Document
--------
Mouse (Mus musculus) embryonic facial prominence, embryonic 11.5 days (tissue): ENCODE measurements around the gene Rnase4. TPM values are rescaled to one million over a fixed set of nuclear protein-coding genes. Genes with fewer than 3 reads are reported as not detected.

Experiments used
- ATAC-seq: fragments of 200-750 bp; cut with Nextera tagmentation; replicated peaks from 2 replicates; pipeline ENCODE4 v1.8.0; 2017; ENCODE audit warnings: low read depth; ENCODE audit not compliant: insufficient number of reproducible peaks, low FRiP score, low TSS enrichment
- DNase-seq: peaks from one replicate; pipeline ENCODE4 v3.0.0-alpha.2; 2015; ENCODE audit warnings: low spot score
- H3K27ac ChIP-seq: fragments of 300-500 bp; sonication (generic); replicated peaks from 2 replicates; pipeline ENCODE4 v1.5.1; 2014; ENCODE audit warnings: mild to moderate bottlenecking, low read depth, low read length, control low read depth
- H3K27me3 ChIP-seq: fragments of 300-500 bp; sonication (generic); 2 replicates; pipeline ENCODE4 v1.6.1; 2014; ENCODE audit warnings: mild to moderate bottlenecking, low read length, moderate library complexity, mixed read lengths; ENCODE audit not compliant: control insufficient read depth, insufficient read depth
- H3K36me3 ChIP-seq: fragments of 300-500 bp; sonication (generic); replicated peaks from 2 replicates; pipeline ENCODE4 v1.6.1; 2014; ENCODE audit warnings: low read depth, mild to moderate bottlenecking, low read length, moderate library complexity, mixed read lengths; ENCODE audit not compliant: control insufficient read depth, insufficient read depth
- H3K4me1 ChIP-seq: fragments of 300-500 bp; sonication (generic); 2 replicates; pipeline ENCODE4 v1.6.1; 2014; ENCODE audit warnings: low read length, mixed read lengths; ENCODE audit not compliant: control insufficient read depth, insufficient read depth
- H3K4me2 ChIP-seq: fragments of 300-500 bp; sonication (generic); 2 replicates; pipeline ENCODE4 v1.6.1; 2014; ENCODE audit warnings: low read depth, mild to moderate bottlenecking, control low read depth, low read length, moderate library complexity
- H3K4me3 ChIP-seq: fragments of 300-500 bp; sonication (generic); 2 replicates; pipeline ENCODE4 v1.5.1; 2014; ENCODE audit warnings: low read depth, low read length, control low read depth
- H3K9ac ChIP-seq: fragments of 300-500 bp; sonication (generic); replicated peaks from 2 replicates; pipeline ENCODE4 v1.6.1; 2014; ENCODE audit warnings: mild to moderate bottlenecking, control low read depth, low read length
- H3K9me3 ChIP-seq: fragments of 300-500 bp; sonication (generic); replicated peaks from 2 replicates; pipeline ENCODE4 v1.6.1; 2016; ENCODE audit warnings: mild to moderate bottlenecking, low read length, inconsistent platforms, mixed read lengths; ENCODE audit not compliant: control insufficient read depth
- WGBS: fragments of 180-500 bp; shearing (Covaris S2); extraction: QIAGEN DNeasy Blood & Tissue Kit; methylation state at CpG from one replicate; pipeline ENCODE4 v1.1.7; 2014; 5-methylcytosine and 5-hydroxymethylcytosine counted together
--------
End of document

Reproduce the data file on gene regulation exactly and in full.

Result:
Mouse (Mus musculus) embryonic facial prominence, embryonic 11.5 days (tissue): ENCODE measurements around the gene Rnase4. TPM values are rescaled to one million over a fixed set of nuclear protein-coding genes. Genes with fewer than 3 reads are reported as not detected.

Experiments used
- ATAC-seq: fragments of 200-750 bp; cut with Nextera tagmentation; replicated peaks from 2 replicates; pipeline ENCODE4 v1.8.0; 2017; ENCODE audit warnings: low read depth; ENCODE audit not compliant: insufficient number of reproducible peaks, low FRiP score, low TSS enrichment
- DNase-seq: peaks from one replicate; pipeline ENCODE4 v3.0.0-alpha.2; 2015; ENCODE audit warnings: low spot score
- H3K27ac ChIP-seq: fragments of 300-500 bp; sonication (generic); replicated peaks from 2 replicates; pipeline ENCODE4 v1.5.1; 2014; ENCODE audit warnings: mild to moderate bottlenecking, low read depth, low read length, control low read depth
- H3K27me3 ChIP-seq: fragments of 300-500 bp; sonication (generic); 2 replicates; pipeline ENCODE4 v1.6.1; 2014; ENCODE audit warnings: mild to moderate bottlenecking, low read length, moderate library complexity, mixed read lengths; ENCODE audit not compliant: control insufficient read depth, insufficient read depth
- H3K36me3 ChIP-seq: fragments of 300-500 bp; sonication (generic); replicated peaks from 2 replicates; pipeline ENCODE4 v1.6.1; 2014; ENCODE audit warnings: low read depth, mild to moderate bottlenecking, low read length, moderate library complexity, mixed read lengths; ENCODE audit not compliant: control insufficient read depth, insufficient read depth
- H3K4me1 ChIP-seq: fragments of 300-500 bp; sonication (generic); 2 replicates; pipeline ENCODE4 v1.6.1; 2014; ENCODE audit warnings: low read length, mixed read lengths; ENCODE audit not compliant: control insufficient read depth, insufficient read depth
- H3K4me2 ChIP-seq: fragments of 300-500 bp; sonication (generic); 2 replicates; pipeline ENCODE4 v1.6.1; 2014; ENCODE audit warnings: low read depth, mild to moderate bottlenecking, control low read depth, low read length, moderate library complexity
- H3K4me3 ChIP-seq: fragments of 300-500 bp; sonication (generic); 2 replicates; pipeline ENCODE4 v1.5.1; 2014; ENCODE audit warnings: low read depth, low read length, control low read depth
- H3K9ac ChIP-seq: fragments of 300-500 bp; sonication (generic); replicated peaks from 2 replicates; pipeline ENCODE4 v1.6.1; 2014; ENCODE audit warnings: mild to moderate bottlenecking, control low read depth, low read length
- H3K9me3 ChIP-seq: fragments of 300-500 bp; sonication (generic); replicated peaks from 2 replicates; pipeline ENCODE4 v1.6.1; 2016; ENCODE audit warnings: mild to moderate bottlenecking, low read length, inconsistent platforms, mixed read lengths; ENCODE audit not compliant: control insufficient read depth
- WGBS: fragments of 180-500 bp; shearing (Covaris S2); extraction: QIAGEN DNeasy Blood & Tissue Kit; methylation state at CpG from one replicate; pipeline ENCODE4 v1.1.7; 2014; 5-methylcytosine and 5-hydroxymethylcytosine counted together